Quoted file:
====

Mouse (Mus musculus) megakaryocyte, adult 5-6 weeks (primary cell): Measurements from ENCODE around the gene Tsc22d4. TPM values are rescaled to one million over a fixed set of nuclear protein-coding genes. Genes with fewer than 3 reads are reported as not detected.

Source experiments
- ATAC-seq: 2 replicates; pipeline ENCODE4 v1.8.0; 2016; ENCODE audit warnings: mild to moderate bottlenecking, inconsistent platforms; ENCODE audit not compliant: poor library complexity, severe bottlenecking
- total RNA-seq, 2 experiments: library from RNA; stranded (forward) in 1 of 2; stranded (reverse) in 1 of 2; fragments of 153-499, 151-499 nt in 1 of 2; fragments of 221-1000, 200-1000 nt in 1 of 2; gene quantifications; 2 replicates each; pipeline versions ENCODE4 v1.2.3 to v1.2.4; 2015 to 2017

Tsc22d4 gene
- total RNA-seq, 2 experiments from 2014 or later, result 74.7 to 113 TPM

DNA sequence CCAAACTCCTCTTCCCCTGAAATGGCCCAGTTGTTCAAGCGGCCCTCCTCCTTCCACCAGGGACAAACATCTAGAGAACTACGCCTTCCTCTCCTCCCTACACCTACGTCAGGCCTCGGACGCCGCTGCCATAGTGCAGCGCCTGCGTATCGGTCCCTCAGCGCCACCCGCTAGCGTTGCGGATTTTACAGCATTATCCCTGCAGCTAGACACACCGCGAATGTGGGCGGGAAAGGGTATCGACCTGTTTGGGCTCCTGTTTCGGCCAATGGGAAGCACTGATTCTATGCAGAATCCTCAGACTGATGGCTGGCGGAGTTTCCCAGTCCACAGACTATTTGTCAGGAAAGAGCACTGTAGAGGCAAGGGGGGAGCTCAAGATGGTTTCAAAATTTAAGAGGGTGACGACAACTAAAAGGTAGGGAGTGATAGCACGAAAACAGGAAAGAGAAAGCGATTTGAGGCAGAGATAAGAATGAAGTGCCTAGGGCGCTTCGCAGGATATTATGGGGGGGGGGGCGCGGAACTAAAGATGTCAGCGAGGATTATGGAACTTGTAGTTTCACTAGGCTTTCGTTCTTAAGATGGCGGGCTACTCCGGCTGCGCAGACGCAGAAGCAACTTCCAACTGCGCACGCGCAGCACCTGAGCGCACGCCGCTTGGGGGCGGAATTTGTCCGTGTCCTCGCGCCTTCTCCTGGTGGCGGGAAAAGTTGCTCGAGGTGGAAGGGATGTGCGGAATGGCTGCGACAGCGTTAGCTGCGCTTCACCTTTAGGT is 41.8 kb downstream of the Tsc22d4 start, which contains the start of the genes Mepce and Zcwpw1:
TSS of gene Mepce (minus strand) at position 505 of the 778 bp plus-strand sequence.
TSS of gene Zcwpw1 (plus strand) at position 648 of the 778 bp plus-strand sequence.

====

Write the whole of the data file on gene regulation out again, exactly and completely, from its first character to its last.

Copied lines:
Mouse (Mus musculus) megakaryocyte, adult 5-6 weeks (primary cell): Measurements from ENCODE around the gene Tsc22d4. TPM values are rescaled to one million over a fixed set of nuclear protein-coding genes. Genes with fewer than 3 reads are reported as not detected.

Source experiments
- ATAC-seq: 2 replicates; pipeline ENCODE4 v1.8.0; 2016; ENCODE audit warnings: mild to moderate bottlenecking, inconsistent platforms; ENCODE audit not compliant: poor library complexity, severe bottlenecking
- total RNA-seq, 2 experiments: library from RNA; stranded (forward) in 1 of 2; stranded (reverse) in 1 of 2; fragments of 153-499, 151-499 nt in 1 of 2; fragments of 221-1000, 200-1000 nt in 1 of 2; gene quantifications; 2 replicates each; pipeline versions ENCODE4 v1.2.3 to v1.2.4; 2015 to 2017

Tsc22d4 gene
- total RNA-seq, 2 experiments from 2014 or later, result 74.7 to 113 TPM

DNA sequence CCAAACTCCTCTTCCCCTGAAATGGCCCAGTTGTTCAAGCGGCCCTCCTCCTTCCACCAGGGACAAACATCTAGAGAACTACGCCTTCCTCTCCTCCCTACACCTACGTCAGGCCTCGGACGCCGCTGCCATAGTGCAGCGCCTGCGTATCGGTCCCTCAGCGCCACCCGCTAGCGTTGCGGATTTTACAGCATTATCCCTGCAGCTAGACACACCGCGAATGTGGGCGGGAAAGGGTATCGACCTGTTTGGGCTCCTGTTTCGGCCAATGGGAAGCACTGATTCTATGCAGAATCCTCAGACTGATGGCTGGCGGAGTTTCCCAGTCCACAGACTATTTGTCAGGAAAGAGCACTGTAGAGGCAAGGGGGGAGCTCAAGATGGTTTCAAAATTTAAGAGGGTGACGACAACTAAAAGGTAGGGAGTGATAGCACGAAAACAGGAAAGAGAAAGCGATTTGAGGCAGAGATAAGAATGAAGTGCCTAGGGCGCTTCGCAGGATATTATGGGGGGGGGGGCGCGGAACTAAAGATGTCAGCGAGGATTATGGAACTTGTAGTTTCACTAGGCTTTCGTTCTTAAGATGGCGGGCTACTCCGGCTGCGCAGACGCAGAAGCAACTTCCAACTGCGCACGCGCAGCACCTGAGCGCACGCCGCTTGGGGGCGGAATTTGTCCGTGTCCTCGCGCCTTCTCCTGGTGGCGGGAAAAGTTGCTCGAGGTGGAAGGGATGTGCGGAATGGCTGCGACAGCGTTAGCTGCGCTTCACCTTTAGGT is 41.8 kb downstream of the Tsc22d4 start, which contains the start of the genes Mepce and Zcwpw1:
TSS of gene Mepce (minus strand) at position 505 of the 778 bp plus-strand sequence.
TSS of gene Zcwpw1 (plus strand) at position 648 of the 778 bp plus-strand sequence.